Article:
The Geography of Switzerland
Switzerland is a landlocked country that shares borders with Germany in the north, France to the west, Italy in the south, and Liechtenstein and Austria in the east. The three different regions divide the geography of Switzerland: the Alps, the Jura, and the Plateau.
- The Alps
The Swiss Alps are an especially favorite part of Switzerland’s geography. This range has an average height of 1,700 m (5,576 ft). There are 48 Alps in this country, the largest of which is Dufourspitze on the Italian border, which stands at 4,634 m (15,203 ft).
Some other highest peaks are the Dom, 4,545m (14,911ft), the Matterhorn 4,478m (14,691ft), and the Weisshorn 4,506m (14,783ft).
- The Jura
The Jura is a limestone range that covers up to 12% of the country’s surface area. The Jura covers parts of France, but in Swiss, it marks the border of France crossing the cantons of Basel, Solothurn, Bern, Neuchâtel, and Vaud.
- The Plateau
The Plateau makes up 30% of Switzerland’s surface area. Most of the population exists on the plateau where the biggest cities of Switzerland, such as Zurich, Geneva, and Bern, are located.
Switzerland, in winter, is generally cold and snowy, especially March is famous for fast and frequently changing weather conditions. In autumn (September to November), the leaves of deciduous trees change color, and the fruit ripens.
If you’re in Switzerland in Summer, expect warm and dry temperatures maximum up to 35°C (95°F). The weather usually depends on the height. The zero lines (0°C or 32°F) may increase as high as 4000 meters above sea level.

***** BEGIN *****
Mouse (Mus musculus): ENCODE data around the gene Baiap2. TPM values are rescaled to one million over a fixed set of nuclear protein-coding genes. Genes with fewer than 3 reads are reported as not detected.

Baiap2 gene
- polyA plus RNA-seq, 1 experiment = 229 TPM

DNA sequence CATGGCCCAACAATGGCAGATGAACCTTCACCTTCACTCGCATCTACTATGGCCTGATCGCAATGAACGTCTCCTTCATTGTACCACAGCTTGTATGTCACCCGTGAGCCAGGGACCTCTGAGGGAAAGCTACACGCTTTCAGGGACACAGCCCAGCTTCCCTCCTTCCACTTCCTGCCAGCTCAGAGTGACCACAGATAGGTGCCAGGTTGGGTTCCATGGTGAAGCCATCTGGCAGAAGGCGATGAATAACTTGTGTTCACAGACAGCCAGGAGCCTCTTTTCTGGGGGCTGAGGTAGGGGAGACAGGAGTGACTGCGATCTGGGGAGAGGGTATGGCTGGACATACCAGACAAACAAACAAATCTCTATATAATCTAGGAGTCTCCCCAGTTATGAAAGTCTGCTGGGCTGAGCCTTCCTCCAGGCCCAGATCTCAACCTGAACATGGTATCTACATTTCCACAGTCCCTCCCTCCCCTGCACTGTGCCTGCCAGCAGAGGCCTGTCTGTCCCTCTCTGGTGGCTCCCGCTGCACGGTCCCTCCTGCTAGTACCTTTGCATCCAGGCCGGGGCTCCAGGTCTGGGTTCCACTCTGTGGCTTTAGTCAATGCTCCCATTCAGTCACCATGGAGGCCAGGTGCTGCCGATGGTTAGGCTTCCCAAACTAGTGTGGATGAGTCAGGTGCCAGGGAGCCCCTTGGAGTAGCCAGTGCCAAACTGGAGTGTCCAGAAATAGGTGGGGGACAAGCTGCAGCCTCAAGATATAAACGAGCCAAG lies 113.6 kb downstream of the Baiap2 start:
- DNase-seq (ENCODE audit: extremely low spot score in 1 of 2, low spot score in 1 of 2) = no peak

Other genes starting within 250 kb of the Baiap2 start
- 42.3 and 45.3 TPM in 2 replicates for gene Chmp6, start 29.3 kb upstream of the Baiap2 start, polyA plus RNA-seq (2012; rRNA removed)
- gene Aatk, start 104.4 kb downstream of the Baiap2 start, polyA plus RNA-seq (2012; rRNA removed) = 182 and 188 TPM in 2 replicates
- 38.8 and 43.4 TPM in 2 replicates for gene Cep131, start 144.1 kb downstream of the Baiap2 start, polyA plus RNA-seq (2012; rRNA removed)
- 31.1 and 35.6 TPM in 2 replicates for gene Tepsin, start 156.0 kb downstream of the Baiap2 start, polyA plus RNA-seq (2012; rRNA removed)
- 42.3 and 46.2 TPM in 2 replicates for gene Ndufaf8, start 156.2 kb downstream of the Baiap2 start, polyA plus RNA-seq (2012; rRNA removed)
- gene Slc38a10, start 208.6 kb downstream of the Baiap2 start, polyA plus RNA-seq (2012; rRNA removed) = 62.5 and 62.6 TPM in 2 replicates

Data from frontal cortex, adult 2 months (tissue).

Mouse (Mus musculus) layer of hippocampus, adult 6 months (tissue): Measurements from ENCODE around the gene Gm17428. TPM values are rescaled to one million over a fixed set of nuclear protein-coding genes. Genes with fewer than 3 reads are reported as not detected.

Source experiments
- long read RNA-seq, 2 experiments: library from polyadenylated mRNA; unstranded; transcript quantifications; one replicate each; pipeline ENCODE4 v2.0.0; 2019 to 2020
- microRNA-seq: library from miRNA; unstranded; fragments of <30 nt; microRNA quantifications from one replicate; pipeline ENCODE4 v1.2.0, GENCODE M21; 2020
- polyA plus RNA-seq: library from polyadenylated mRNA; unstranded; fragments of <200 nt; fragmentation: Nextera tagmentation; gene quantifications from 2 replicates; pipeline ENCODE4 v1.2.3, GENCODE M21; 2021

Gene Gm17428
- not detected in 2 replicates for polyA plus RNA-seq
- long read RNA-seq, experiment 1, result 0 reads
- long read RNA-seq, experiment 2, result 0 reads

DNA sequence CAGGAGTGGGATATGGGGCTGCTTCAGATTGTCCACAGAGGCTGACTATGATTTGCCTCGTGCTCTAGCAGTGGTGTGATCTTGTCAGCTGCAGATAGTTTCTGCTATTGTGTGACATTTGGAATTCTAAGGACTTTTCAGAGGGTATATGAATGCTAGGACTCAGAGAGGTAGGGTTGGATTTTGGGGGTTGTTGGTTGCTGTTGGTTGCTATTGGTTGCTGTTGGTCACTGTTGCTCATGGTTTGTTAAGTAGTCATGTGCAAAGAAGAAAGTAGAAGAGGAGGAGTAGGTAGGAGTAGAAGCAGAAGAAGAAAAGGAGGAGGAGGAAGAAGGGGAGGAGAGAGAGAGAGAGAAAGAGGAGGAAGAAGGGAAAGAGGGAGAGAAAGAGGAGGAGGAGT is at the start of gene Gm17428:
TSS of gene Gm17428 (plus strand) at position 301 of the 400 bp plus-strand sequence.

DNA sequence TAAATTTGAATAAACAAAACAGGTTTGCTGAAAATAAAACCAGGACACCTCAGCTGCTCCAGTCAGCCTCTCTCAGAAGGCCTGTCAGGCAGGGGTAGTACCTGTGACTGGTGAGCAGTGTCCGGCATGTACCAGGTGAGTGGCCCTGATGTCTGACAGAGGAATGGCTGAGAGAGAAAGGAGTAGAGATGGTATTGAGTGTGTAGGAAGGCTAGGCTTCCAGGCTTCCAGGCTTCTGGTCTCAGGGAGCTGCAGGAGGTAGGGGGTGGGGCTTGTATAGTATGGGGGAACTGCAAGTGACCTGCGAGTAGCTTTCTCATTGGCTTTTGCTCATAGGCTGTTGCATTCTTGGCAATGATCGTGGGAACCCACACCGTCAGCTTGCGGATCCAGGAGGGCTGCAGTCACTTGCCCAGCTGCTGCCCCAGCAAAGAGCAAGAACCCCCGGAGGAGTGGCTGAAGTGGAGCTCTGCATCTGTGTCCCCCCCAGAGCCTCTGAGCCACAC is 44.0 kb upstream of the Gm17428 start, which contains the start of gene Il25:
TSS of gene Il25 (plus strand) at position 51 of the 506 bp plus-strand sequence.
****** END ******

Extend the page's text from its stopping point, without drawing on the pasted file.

Switzerland has been concerned with environmental issues with the glacial environments and delicate alpine making up a significant portion of the country and offering a significant industry. A few of the primary issues are listed below.
The main environmental issue in Switzerland is air pollution from vehicle emissions, acid rain, and open-air burning. Air pollution is responsible for cardiovascular and respiratory diseases, leading to nearly 3000 to 4000 premature deaths every year.
The other significant issue in Switzerland is water pollution, mainly from the excessive use of agricultural fertilizers and hydrocarbon pollution from industry and transport. The government has taken several steps to take it in control as soon as possible.
Switzerland is also facing a loss of biodiversity. While the country is comparatively small, the wide range of climates enables various organisms to flourish.
There are around 60 species listed as endangered. To help balance this, 28.6% of the country is set aside as a preserved natural area.
Key facts and figures
- Switzerland measures 348km from west to east and 220km from north to south.
- The Graubünden canton has over 1,200 mountain peaks that are a minimum of 2,000m high.
- Lake Maggiore, which is just 193m over sea level, is the lowest point in the country.
- Almost 20% of the Alps are in Switzerland.
- At 3,454m above sea level, the Jungfraujoch railway station is the highest in Europe.
- Glaciers cover around 1,000 km2 of Switzerland’s territory.
- Switzerland houses 12 UNESCO World Heritage Sites. They include the Monte San Giorgio, Jungfrau–Aletsch area, and the Albula and Bernina lines of the Rhaetian Railways.